So apparently breasts are back in fashion, according to a moronic article in the New York Post.
This is excellent news, since much like my arms, legs and head, I’ve been foolishly lugging my breasts around for years now without a thought as to whether or not they were popular. I didn’t even realise they had gone out of fashion. I thought they were body parts, not accessories.
That being said, for the past few years I have been noticing a distinct scarcity in clothing that caters for my cleavage, so maybe that’s what they mean. Dress shopping – something I’ve had to take part in recently – is an actual nightmare. Brand name dresses were clearly designed with twelve-year old boys’ figures in mind. High street fashion requires me to breathe out and then never breathe in again, otherwise seams are in serious danger of popping. Urban Outfitters in particular seems to cater exclusively for girls with slim figures and breasts the size of mandarins. I know this because I tried on about five dresses there and each of them had a band of fabric fitted in the chest area – presumably for my chest – that was so narrow it covered only the middle, leaving not only underboob but also overboob, which is not a good look for anybody, ever.
Dresses that look demure on other people look indecent on me. Dresses that look slinky on other people are downright unwearable.
Did I mention I hate shopping for dresses?
And it’s not just dresses.
Backless or sheer “tops”, strappy anything with long armholes, bralettes that might as well be stitched together from scraps of tissue paper… the past year has not been kind to anyone with more than a B cup. So maybe some people out there did have a vendetta against large breasts and I just attributed to stupidity what I should have attributed to malice.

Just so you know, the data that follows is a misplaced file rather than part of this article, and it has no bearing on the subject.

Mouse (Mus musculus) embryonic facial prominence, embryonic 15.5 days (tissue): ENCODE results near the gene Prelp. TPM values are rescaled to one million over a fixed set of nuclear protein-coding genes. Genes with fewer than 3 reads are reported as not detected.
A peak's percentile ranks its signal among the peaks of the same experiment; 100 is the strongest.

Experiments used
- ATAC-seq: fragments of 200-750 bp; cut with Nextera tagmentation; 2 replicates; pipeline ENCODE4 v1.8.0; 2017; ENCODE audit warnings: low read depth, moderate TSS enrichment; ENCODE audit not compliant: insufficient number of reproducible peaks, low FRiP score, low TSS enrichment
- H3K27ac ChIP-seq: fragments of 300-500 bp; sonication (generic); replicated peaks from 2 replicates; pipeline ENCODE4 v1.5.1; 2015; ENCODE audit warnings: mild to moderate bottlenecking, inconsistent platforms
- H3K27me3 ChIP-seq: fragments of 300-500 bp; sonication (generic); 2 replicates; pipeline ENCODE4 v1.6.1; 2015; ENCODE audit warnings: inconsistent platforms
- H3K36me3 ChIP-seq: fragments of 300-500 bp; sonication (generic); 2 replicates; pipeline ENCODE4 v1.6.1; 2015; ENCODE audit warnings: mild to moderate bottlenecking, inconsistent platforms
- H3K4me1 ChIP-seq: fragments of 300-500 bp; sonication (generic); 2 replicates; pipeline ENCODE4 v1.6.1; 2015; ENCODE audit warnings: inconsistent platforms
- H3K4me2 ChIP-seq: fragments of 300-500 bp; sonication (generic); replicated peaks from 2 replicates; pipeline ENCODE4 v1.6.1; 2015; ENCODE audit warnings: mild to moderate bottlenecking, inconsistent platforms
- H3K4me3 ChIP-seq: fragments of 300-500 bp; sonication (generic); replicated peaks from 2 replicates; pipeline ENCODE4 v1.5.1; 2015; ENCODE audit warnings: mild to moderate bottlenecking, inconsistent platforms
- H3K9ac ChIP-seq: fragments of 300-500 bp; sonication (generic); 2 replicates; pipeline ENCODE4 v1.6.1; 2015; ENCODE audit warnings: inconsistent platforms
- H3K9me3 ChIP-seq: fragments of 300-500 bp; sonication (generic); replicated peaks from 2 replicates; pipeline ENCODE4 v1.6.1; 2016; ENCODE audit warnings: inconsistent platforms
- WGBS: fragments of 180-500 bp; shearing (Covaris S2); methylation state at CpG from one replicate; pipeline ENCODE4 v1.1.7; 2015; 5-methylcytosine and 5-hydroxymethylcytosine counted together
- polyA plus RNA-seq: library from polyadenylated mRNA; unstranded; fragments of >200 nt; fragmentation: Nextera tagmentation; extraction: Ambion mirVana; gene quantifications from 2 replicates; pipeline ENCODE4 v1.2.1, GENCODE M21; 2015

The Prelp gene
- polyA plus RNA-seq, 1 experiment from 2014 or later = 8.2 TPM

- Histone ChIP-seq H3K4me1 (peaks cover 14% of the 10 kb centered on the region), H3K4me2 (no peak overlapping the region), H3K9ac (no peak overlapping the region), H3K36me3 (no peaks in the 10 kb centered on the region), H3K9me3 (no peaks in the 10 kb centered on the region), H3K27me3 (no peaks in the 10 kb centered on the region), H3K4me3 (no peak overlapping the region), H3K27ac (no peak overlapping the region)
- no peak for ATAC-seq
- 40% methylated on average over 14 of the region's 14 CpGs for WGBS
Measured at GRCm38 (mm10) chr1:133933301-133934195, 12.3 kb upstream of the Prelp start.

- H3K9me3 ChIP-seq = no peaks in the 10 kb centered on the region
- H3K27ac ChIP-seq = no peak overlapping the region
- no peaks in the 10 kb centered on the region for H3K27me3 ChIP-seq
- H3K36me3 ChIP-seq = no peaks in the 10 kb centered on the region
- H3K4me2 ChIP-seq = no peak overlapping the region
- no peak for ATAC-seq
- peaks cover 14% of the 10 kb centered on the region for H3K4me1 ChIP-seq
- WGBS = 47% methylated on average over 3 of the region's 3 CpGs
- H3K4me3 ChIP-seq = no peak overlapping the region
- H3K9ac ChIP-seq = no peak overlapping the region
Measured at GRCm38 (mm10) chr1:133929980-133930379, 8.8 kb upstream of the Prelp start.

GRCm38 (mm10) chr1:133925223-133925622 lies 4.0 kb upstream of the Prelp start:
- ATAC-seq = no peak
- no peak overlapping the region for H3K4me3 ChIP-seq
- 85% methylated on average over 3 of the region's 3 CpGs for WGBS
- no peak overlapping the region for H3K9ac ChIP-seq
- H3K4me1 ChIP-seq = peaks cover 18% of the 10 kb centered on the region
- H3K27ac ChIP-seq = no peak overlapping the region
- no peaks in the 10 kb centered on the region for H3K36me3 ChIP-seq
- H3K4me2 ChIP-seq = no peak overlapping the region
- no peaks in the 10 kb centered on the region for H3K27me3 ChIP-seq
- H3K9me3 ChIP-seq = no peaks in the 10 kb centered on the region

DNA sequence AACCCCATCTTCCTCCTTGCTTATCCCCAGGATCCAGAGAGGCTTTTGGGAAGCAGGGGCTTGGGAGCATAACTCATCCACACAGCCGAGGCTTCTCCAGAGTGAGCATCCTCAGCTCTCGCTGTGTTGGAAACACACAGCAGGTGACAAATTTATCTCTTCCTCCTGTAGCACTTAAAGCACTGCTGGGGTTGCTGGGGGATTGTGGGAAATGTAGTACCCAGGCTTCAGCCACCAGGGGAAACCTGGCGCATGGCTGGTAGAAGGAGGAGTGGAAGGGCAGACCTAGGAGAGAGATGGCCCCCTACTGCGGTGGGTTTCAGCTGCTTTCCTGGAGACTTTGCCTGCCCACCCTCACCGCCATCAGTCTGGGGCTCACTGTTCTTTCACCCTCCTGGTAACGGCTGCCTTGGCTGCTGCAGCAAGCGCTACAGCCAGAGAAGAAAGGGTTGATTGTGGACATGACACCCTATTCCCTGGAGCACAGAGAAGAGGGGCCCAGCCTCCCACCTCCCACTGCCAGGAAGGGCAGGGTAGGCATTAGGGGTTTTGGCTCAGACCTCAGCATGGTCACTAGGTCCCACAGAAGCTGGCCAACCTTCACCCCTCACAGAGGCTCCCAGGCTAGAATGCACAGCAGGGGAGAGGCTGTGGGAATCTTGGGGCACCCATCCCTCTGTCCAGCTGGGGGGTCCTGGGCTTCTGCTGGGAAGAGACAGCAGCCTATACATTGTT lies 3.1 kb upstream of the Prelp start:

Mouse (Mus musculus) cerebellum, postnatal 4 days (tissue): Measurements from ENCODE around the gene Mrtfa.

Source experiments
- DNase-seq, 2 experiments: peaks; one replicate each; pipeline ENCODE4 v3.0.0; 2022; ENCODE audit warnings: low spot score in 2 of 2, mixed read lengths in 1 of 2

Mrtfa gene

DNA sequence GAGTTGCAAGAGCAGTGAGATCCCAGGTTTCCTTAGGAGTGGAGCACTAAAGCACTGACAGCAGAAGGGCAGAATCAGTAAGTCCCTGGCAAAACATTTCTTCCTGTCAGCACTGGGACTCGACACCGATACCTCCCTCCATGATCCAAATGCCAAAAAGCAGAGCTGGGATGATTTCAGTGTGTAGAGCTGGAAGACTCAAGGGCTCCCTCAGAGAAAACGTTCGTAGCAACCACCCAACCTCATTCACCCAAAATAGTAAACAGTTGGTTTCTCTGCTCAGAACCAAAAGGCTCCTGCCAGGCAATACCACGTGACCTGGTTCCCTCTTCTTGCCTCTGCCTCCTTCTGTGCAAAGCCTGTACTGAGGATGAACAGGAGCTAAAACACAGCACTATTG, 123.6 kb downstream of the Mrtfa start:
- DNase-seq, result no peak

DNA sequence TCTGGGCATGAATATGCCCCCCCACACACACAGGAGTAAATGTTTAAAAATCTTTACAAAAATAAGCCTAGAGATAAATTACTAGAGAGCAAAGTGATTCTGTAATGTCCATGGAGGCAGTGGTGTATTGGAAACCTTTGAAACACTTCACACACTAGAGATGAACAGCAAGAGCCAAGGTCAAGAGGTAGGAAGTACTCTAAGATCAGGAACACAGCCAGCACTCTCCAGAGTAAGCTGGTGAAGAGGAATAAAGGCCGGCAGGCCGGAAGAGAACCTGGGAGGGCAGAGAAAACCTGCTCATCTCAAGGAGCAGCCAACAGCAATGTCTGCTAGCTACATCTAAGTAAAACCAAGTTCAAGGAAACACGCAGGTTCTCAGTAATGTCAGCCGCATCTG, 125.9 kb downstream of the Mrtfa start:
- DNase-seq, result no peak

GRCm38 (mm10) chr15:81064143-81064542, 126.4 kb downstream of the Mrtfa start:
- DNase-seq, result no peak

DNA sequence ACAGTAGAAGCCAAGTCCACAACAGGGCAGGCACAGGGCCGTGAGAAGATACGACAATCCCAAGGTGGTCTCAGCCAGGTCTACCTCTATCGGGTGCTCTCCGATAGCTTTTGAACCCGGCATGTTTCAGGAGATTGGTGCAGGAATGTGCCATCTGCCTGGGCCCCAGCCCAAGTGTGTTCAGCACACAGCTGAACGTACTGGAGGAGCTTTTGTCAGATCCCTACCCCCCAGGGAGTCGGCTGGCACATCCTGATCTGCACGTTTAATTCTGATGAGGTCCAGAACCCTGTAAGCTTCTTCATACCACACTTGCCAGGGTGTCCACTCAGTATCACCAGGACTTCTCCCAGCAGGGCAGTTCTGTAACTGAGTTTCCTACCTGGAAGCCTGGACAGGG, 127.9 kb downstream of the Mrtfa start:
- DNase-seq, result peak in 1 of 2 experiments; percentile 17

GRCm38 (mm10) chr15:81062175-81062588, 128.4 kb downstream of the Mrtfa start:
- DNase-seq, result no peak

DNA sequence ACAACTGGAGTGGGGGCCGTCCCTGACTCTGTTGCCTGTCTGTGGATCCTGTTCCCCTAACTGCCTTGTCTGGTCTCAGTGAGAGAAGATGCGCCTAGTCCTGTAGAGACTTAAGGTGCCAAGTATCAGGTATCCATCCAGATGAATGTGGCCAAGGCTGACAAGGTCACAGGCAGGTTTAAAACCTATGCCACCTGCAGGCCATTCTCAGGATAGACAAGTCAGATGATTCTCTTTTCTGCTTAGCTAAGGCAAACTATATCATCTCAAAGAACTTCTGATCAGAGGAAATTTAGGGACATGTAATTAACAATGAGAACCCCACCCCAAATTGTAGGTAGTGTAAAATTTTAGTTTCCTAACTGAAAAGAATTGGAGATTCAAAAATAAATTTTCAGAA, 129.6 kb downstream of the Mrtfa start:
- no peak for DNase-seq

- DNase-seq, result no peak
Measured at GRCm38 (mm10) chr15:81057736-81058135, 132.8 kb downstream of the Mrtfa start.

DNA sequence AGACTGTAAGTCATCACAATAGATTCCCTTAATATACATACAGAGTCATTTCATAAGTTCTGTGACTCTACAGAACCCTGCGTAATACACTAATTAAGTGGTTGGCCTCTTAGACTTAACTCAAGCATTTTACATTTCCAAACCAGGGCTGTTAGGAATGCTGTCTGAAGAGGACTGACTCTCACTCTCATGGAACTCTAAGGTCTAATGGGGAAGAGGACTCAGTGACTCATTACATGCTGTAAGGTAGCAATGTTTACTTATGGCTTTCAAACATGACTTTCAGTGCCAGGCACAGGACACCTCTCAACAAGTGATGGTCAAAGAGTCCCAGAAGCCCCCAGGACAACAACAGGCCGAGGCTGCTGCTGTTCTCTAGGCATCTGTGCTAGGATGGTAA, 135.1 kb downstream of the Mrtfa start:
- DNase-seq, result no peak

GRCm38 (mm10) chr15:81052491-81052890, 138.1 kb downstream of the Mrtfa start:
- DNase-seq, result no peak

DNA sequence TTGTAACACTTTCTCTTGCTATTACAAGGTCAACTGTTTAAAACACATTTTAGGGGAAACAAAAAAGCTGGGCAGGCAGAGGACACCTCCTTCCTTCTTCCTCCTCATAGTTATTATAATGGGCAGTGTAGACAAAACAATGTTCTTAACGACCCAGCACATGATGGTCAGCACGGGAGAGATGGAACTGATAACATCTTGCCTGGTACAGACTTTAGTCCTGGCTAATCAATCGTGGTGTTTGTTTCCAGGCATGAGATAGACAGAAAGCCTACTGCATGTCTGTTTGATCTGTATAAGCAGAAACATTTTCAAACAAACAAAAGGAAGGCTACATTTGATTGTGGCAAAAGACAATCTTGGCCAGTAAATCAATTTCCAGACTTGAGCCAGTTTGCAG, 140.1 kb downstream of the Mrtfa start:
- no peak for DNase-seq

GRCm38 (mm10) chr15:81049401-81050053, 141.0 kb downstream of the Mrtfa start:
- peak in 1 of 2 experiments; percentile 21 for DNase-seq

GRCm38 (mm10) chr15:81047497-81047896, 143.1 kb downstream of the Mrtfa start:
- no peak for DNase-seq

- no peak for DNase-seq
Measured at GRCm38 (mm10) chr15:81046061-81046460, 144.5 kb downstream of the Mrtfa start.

My own feelings on my breasts are… mixed.
My mother is not well-endowed, and has always equated my generous cup size with being overweight. Growing up, dressing me was all about minimising them. Anything that made them look smaller or hid them was considered attractive. Anything that emphasized my curves provoked the same reaction I imagine I would have elicited with a casual bit of public nudity. On a Sunday. In a church.
The body-shaming was real in my house.
Anything with even the slightest hint of visible cleavage made me look “fat” and “attention-seeking.” Actual cleavage was “pornographic” and “desperate.” For a long, long time I internalised all this claptrap, nestling it down deep next to a tiny seed of confidence that had yet to sprout.
Today, not only am I more confident in myself, but I also just care more about my own comfort than I care about others’ opinions. I still hear that insidious voice when I wear clothes that expose the indecent fact that I (clutch your rosary beads) have breasts – a slowly-but-surely withering part of me feels uncomfortable and fat and desperate and gross in a way that I know isn’t necessarily rooted in reality – but now I just shut it up with black eyeliner and high heels.
Which is all to say that I for one welcome this fabled return of breasts.
Not that they ever left.